A man and his children move rubble from their house after it was damaged by an earthquake in Dour Bala Village in Torgar district of north Pakistan, October 27, 2015. REUTERS/Stringer EDITORIAL USE ONLY. NO RESALES. NO ARCHIVE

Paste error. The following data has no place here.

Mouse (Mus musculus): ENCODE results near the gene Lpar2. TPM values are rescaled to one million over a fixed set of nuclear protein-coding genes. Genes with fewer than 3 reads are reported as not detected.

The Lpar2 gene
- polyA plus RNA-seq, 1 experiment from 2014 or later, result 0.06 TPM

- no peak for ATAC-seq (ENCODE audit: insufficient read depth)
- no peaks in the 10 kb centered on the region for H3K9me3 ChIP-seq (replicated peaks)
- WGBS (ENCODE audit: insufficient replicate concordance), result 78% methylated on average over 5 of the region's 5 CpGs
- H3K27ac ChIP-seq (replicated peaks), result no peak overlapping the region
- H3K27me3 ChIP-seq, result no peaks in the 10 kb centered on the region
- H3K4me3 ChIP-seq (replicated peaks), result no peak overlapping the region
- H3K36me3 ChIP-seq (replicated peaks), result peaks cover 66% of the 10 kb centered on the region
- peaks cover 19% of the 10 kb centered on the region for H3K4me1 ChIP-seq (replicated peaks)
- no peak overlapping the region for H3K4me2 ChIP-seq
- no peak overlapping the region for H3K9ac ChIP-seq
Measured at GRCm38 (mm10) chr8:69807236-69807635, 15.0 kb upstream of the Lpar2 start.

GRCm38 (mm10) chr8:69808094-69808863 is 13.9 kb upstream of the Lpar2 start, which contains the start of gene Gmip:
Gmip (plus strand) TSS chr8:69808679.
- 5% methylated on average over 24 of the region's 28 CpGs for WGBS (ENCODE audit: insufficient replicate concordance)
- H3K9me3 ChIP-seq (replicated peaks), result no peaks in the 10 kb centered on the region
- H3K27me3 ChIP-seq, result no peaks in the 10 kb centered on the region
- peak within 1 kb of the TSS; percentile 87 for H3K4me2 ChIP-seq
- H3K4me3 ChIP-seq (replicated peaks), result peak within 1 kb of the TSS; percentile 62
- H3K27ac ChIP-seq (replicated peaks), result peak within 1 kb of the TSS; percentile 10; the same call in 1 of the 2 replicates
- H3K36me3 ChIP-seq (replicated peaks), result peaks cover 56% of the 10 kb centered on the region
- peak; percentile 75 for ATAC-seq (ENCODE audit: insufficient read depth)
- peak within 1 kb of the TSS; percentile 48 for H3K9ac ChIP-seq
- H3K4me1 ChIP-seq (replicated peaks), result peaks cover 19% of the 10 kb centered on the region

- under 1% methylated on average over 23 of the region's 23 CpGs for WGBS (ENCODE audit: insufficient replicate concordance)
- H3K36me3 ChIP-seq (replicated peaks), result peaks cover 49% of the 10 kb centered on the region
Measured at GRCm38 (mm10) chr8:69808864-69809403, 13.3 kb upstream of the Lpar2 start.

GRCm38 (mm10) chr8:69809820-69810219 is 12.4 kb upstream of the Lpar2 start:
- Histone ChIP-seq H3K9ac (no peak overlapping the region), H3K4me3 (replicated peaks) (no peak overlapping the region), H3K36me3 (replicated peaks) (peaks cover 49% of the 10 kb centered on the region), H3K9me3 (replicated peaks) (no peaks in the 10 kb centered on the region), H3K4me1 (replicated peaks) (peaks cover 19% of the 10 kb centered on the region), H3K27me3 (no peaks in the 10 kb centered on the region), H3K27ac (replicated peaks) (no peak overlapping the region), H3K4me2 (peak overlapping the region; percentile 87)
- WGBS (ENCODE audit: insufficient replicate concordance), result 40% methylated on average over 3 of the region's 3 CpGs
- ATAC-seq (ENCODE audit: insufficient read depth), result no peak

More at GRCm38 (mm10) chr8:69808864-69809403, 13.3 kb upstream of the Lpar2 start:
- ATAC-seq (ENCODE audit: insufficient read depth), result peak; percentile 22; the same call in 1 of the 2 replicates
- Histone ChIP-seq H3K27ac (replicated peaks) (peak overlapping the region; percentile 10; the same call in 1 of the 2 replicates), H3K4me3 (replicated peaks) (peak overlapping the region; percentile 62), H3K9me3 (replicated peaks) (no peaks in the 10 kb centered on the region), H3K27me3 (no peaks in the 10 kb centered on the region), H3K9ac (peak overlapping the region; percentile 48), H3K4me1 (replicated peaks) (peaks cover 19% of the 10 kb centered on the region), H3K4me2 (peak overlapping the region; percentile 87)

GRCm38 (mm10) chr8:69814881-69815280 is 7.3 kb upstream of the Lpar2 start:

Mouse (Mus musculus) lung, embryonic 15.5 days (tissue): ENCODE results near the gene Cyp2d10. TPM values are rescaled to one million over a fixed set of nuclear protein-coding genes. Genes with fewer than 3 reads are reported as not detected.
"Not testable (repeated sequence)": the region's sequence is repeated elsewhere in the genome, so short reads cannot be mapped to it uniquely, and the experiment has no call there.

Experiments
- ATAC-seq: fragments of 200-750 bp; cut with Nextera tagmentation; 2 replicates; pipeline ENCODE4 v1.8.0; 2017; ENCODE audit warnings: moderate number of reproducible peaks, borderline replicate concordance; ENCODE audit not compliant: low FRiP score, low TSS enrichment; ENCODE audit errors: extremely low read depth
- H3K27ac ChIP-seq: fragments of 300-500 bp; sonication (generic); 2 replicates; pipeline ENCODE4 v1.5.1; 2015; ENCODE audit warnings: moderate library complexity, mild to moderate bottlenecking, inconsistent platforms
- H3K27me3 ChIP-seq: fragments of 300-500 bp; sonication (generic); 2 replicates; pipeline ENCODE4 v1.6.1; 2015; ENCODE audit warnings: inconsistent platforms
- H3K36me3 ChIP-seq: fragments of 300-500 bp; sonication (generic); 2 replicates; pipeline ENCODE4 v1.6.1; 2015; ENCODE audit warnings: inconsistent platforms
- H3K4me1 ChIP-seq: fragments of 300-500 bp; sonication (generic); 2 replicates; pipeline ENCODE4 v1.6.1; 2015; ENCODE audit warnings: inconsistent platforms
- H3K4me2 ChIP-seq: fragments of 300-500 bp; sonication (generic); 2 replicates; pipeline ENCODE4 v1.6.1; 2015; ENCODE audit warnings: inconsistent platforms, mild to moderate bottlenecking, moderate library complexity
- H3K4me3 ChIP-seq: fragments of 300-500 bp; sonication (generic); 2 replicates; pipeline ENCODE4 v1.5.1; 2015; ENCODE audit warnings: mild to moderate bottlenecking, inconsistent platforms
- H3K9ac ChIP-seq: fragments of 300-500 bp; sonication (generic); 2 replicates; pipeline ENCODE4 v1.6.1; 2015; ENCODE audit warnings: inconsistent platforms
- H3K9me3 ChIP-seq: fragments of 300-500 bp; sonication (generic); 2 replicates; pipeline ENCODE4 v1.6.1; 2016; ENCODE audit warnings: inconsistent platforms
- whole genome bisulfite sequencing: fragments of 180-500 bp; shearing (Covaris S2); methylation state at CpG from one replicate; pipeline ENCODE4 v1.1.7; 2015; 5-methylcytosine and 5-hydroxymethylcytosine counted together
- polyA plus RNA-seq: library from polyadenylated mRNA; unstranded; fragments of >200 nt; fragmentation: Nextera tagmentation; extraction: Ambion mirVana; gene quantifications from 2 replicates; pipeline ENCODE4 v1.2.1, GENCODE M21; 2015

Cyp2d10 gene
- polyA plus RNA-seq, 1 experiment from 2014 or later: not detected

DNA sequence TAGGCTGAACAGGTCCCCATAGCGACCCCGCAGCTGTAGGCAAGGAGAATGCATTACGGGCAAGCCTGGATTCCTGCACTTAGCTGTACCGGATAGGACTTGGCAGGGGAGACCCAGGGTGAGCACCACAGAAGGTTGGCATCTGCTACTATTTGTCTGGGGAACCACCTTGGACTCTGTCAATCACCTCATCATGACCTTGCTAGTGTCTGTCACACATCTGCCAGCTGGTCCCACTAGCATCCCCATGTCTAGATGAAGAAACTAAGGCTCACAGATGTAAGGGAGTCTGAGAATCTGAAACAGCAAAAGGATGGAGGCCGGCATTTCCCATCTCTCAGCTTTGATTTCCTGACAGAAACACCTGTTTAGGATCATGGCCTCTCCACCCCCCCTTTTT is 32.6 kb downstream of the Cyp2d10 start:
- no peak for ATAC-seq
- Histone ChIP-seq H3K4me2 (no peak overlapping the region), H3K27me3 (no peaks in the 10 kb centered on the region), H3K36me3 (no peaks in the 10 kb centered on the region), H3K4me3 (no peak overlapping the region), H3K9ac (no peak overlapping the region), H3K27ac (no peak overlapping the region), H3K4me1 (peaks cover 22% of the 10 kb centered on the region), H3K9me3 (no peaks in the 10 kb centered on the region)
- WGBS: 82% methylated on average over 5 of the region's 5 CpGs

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As the death toll in the massive earthquake that struck the remote Hindu Kush mountains soared above 300, officials on both sides of the Afghan-Pakistan border warned on Tuesday that casualty figures will likely leap once relief workers return from villages so remote they can only be accessed on foot or by donkey.Rescuers in both countries were struggling to reach quake-stricken regions as officials said the combined death toll from Monday's earthquake rose to 376 .The earthquake destroyed more than 7,600 homes across Afghanistan and injured 558 people, according to a statement from President Ashraf Ghani's office after he had met with disaster management officials.It often has big earthquakes, but casualty figures are usually low because it is so sparsely populated, with fewer than 1 million people.More than 2,000 people were injured in Monday's temblor, which also damaged more than 4,000 homes in Pakistan, officials said.A magnitude-7.6 quake hit Pakistan on Oct. 8, 2005, killing more than 80,000 people and leaving more than 3 million homeless, most of them in the northwest of the country and in the divided region of Kashmir.Pakistan's Prime Minister Nawaz Sharif visited the earthquake-hit town of Shangla in Khyber Pakhtunkhwa province, where at least 49 people were killed and 80 injured.
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